Do you ever feel that, despite your best efforts, things just conspire against you? You really make the effort to design and build your network for resilience, you dual-home all your switches, provide two WAN links into all your remote sites, even insist that the Service Providers run their tail circuits in separate ducts into the buildings, and yet, through no fault of your own, you end up with a single point of failure that isolates several of your sites. How can this happen?

Let me give you a recent example. A large financial organisation I’ve done some work for was replacing the WAN infrastructure for a sizable section of its operation. Each site was to be connected to the WAN via dual links, completely resilient, provided by two separate telcos. The finance house had gone out to tender and awarded the contract, via a systems integrator, to two Service Providers.

One was a global telecommunications provider originally based in the US. Lets call them Telco A. A for AT&T, I guess you could say.

The other was again a provider with a global presence, but this time originating from the UK. Telco B, let’s say. As in BT, just for example.

The only slight problem was that Telco A, although being a huge company with a massive global presence, didn’t actually have a very large PoP footprint in the UK outwith the Southeast. So Telco A subcontracted some of the circuits for its customer to a third telco that covered more of the UK. This would be Telco C. C as in Cable and Wireless, maybe? (don’t you just love it when a story fits together like this!).

This is where it starts to get complicated. Telco C has lots of PoPs, but rather than dig up the streets, it gets its last mile tail circuits wholesale from Telco B in lots of places. And more than just that, it also uses part of Telco B’s infrastructure to connect these back to its own sites.

Meanwhile Telco B, in trying to fulfil this pretty large order from the finance house, is running short of capacity in some places, so has gone to Telco C to provide some short-term extra bandwidth.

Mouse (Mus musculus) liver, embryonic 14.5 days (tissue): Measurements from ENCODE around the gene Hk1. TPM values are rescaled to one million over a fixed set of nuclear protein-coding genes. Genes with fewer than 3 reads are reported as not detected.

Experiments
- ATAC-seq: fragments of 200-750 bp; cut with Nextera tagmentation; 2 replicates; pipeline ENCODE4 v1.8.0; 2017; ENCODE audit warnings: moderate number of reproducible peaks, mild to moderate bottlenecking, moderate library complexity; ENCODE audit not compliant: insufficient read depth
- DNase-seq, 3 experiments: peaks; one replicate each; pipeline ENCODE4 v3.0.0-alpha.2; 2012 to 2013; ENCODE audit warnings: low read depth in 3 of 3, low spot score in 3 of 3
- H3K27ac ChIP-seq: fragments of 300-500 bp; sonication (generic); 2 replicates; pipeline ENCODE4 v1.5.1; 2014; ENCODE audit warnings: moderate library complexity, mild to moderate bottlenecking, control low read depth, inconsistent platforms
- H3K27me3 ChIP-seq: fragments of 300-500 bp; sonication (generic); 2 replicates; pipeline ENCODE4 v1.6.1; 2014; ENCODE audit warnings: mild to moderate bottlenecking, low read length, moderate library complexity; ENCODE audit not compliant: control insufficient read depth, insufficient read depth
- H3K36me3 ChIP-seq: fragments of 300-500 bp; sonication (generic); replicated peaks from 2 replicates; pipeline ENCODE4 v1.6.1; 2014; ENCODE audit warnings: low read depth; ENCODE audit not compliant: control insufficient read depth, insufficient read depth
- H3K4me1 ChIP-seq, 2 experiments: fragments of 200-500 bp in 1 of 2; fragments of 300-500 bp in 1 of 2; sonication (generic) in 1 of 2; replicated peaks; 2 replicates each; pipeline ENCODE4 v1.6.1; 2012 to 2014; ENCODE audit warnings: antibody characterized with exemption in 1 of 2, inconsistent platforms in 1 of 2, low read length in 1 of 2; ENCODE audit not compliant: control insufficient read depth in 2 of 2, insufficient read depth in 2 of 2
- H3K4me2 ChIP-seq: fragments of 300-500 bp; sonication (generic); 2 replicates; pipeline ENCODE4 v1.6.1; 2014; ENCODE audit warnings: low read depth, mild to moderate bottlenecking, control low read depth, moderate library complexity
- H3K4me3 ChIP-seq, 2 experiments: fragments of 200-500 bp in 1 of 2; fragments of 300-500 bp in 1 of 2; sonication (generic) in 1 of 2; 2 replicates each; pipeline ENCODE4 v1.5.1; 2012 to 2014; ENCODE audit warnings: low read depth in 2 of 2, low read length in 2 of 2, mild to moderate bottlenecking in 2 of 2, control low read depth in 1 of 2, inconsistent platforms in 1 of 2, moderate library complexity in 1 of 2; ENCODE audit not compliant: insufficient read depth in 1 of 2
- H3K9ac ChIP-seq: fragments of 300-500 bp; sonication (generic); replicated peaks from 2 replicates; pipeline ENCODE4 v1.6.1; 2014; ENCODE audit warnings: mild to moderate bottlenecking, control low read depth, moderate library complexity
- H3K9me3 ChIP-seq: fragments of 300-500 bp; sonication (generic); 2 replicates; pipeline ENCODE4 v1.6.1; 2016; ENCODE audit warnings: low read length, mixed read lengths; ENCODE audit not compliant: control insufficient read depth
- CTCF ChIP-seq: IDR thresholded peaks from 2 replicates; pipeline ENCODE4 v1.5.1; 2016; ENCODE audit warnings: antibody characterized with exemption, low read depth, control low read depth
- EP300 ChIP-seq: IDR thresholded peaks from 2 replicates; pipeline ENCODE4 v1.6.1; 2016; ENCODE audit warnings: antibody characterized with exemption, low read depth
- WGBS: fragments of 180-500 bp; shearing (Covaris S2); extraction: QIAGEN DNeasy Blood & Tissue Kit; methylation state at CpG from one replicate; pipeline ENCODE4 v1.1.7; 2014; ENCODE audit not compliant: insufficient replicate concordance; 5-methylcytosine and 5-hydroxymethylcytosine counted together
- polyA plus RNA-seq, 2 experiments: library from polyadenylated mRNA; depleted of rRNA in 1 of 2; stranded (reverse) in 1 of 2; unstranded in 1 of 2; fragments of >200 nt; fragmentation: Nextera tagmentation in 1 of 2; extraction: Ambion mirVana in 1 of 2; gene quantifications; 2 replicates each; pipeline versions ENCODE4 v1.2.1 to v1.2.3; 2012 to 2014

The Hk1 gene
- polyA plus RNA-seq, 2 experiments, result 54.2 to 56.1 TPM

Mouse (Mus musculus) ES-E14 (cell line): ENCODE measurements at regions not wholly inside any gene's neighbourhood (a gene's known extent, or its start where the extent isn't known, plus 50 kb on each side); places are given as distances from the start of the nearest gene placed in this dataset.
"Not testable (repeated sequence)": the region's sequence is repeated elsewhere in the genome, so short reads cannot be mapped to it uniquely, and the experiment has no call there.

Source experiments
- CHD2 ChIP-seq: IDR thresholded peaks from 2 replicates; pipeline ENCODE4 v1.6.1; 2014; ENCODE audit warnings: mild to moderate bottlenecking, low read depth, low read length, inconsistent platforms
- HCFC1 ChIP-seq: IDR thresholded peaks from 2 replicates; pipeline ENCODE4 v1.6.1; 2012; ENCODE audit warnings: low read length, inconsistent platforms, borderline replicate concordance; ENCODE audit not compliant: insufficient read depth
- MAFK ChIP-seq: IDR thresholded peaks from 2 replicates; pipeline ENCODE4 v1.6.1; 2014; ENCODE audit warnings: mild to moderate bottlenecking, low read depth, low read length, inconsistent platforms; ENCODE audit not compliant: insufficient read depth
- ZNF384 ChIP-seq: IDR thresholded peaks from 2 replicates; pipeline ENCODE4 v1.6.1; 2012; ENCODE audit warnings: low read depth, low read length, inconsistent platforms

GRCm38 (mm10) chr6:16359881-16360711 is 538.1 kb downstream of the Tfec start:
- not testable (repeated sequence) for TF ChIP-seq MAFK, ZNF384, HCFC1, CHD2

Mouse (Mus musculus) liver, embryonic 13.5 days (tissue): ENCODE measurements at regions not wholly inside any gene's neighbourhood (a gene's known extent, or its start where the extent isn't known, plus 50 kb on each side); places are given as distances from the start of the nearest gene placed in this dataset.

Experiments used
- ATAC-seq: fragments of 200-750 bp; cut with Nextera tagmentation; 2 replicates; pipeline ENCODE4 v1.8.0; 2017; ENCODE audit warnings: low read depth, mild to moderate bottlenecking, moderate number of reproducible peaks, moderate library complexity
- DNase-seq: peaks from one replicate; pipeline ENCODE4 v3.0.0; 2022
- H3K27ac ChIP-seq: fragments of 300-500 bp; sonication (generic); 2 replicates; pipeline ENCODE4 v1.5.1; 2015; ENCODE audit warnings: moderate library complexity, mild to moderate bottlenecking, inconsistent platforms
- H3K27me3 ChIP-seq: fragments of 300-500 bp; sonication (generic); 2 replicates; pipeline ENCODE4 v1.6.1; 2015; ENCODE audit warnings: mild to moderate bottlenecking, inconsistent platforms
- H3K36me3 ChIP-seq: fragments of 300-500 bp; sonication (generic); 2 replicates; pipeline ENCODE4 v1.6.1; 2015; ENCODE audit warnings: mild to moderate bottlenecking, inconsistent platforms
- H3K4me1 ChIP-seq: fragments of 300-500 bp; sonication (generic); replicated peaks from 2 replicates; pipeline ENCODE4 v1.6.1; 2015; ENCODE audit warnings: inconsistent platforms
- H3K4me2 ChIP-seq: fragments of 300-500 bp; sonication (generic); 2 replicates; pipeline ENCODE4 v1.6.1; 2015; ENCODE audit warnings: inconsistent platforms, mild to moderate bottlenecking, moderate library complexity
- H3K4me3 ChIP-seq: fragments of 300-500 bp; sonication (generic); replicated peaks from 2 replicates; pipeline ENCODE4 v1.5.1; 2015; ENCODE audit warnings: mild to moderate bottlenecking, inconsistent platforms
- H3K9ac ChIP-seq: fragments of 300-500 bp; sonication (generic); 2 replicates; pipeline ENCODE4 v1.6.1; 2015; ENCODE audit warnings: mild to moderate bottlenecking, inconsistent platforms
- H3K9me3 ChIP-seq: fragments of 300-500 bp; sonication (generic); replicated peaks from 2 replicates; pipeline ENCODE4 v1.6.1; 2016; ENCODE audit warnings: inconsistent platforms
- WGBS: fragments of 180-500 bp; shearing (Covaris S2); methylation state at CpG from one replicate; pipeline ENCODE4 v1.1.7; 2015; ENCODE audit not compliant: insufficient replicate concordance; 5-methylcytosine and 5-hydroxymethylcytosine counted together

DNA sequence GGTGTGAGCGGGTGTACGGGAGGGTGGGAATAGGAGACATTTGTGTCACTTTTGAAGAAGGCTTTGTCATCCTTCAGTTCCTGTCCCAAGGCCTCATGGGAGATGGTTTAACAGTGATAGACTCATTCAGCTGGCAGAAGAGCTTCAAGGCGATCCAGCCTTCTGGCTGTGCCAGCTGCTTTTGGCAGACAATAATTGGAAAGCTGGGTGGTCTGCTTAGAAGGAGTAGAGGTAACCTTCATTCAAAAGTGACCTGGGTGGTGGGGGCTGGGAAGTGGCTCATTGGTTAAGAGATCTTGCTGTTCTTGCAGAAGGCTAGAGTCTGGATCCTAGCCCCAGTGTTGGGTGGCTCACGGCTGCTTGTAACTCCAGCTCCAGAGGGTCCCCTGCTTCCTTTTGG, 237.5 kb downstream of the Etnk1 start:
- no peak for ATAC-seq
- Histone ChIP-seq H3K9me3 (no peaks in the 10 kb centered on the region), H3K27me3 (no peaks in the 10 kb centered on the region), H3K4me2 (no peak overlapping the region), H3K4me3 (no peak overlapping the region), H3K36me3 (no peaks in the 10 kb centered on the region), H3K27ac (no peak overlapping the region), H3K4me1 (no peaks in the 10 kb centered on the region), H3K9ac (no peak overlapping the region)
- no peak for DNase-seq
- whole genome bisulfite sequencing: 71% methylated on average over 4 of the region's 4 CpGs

Are you still with me?

Now, while it’s always nice to see competing companies enter into the spirit of cooperation, the outcome of all this behind-the-scenes jiggery pokery was that a local access PoP failure by Telco B took down both tail circuits to some of the customer’s remote branches and left them completely cut off. And a later infrastructure problem for Telco C—which the customer didn’t even know was in the equation at all (and wouldn’t have been too pleased about as they had consciously not included them in the tender process as they had fallen put with them)—affected both Telco A and Telco B connectivity and hit another set of customer sites.

What comeback does the customer have in these cases? There’s nothing to specifically say that Telco A and B have to provide every inch of the network on their own infrastructure—in fact that would be pretty unusual. After all, you may have your broadband service from any one of a number of ISPs, but if it’s being provided over a landline, chances are you’re on the BT network for at least part of it.

Telcos probably don’t even know exactly how they are going to provision all the services when they respond to a bid request for several hundred or thousand sites. Once they’re into the detailed implementation planning, they probably won’t tell the customer that level of detail. There’s something not right here—I just don’t quite know how to avoid it.